BEFORE THE FIRE, 1974 - 78

National Australia Bank Collection
22 February 2022


(1928 - 2017)
BEFORE THE FIRE, 1974 - 78

from the FIRE AND RAIN series
synthetic polymer paint and enamel on hessian on board

122.0 x 137.0 cm

signed lower right: French
inscribed with title and date on label verso: FIRE AND RAIN SERIES 1974 – 78 / Before the Fire

$25,000 – $35,000
Sold for $24,545 (inc. BP) in Auction 67 - 22 February 2022, Melbourne

Probably: Rudy Komon Gallery, Sydney
Tolarno Galleries, Melbourne
The National Australia Bank Art Collection, acquired from the above in 1978 (label attached verso)


Probably: Leonard French: Fire and Rain 1974 – 1978, Rudy Komon Gallery, Sydney, 14 October – 8 November 1978
The Seventies: Australian Paintings and Tapestries from the Collection of National Australia Bank, National Gallery of Victoria, Melbourne, 15 October – 28 November 1982
The Seventies Exhibition: Selected Paintings from the National Australia Bank Collection, MacLaurin Hall, The University of Sydney, Sydney, 6 September - 1 October 1989, cat. 12
'The Seventies' Exhibition: Selected Paintings from the National Australia Bank Collection 'Modern Art of the Seventies', Caulfield Arts Complex, Melbourne, 18 January - 11 February 1990, cat. 9
The Seventies: Contemporary Australian Paintings from the National Australia Bank Collection, organised by Regional Galleries Association of New South Wales, New South Wales, cat. 12; and touring, Tamworth City Art Gallery, New South Wales, 24 May – 24 June 1990; Dubbo Regional Art Gallery, New South Wales, 11 July – 6 August 1990; Wagga Wagga City Art Gallery, New South Wales, 17 August – 10 September 1990; Moree Plains Regional Gallery, New South Wales, 3 October – 31 October 1990


Cohn, A., ‘Leonard French at 50’, The Australian Jewish Times, Sydney, 2 November 1978, p. 14
Lindsay, R., The Seventies: Australian Paintings and Tapestries from the Collection of National Australia Bank, The National Bank of Australasia, Melbourne, 1982, pl. 39, p. 52 (illus.)
Millar, R., 'A Confident 10 Years', The Herald, Melbourne, 21 October 1982, p. 37 (illus.)
Hart, D., William Delafield Cook, Craftsman House, Sydney, 1998, p. 119

Catalogue text

Famously describing himself as a ‘dog among the fairies’1, Leonard French is renowned as one of the most idiosyncratic talents in Australian art. Having trained as a signwriter while pursuing part-time art classes, he was initially taken under the wing of Melbourne Technical College lecturer, Victor Greenhalgh, who identified his prodigious talent and later gave French a teaching position. French became further captivated by the Melbourne art scene when he frequented after classes the Swanston Family Hotel in Swanston Street, an establishment also patronised by numerous emerging Antipodean artists including Arthur Boyd, John Perceval, Clifton Pugh, Charles Blackman and John Olsen. The combination of his teaching and signwriting studies, together with regular debates among his artistic peers at the Swanston Family Hotel (such congregations were later known as ‘Len French’s University’2), enabled French’s burgeoning artistic vision to solidify and, from the late 1950s, French’s ascent was meteoric, winning in quick succession the Crouch, Perth, Peace Congress, Sulman and Blake prizes – the latter of which he won a second time in 1980. Arguably most significant among his achievements, however, remains the iconic stained-glass ceiling commission for the Great Hall of the National Gallery of Victoria awarded to French in 1963 – a majestic and monumental undertaking which, inspired by his recent first-hand experience of Christian and Byzantine art abroad, secured his critical reputation as one of the most important Australian artists of his day.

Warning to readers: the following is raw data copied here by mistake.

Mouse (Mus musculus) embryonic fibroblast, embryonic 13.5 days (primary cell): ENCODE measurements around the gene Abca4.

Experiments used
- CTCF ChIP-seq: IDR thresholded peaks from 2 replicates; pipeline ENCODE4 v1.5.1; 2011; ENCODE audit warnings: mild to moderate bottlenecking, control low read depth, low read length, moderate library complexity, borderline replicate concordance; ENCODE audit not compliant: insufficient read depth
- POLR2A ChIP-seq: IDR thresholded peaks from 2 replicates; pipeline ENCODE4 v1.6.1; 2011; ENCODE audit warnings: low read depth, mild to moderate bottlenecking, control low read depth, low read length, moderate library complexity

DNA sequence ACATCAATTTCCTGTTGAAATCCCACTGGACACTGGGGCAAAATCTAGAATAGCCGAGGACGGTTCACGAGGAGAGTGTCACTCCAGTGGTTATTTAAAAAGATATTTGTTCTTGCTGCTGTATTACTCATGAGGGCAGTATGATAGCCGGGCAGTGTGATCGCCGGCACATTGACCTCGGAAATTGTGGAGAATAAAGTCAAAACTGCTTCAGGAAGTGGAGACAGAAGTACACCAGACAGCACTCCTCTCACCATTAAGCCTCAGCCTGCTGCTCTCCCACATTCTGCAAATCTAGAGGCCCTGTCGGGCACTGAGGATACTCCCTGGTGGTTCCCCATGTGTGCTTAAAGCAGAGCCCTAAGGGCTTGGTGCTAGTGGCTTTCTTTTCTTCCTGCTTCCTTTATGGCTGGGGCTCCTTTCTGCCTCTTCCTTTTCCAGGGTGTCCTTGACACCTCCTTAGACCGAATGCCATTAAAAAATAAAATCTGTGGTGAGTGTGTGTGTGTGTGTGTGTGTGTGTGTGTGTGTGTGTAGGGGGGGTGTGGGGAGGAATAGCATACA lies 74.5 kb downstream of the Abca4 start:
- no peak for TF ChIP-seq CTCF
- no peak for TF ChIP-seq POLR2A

Having thus forged his own path from relative obscurity to astonishing popularity through his unique modernist style that encapsulated a deep humanism and spirituality – notwithstanding the dominant abstraction aesthetic of the time – during the 1970s French would delve more fully into the figurative idioms that today define his oeuvre. Between 1974 and 1978 in particular, he completed his ‘Fire and Rain’ series which, comprising fifteen works including the present, was exhibited to widespread acclaim in Sydney, Adelaide and Melbourne in 1978. Counterbalancing the dark allegories of death and captivity explored in his preceding series ‘Death of a Revolution’ created following the artist’s travels to South America earlier in the decade, such ‘Fire and Rain’ works were notably lighter in feeling and tone, although still employed a similar Christian-Byzantine symbolism to evoke connotations of war and social revolution. Accordingly, in Before the Fire, 1974 – 78, fire embodies for French a spiritual force, both capable of destroying corruption and encapsulating the vitality of the human spirit; the trees further reinforce this analogy, signifying the human figure, before subsequently evolving into cruciform motifs that allude to the three crosses of Golgotha, while rain, the second element in the series, here serves as a symbol of regeneration. As French reflects, ‘I set out with just trees and end up with crucifixes. There are several stages however, between the cosy arrangement of burning logs and the final crucifixion picture… the fire is a spiritual thing.’3

1. ‘Leonard French, a man apart’, Weekend Australian, 18 – 19 April 1981
2. Heathcote, C., A Quiet Revolution: the rise of Australian art 1946 – 1968, Text Publishing, Melbourne, 1995, p. 63
3. French, quoted in an interview with Sandra McGrath, ‘An Artist’s Logbook’, The Australian, 7 March 1978, n.p.